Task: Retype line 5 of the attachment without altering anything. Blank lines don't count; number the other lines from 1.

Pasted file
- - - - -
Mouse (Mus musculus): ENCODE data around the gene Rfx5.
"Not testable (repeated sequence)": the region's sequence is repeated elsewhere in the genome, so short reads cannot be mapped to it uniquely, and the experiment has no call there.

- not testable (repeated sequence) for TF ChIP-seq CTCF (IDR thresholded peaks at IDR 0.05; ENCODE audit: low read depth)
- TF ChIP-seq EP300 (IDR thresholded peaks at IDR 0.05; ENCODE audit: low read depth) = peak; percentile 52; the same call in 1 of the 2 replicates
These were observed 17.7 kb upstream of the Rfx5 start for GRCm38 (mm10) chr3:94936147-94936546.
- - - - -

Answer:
These were observed 17.7 kb upstream of the Rfx5 start for GRCm38 (mm10) chr3:94936147-94936546.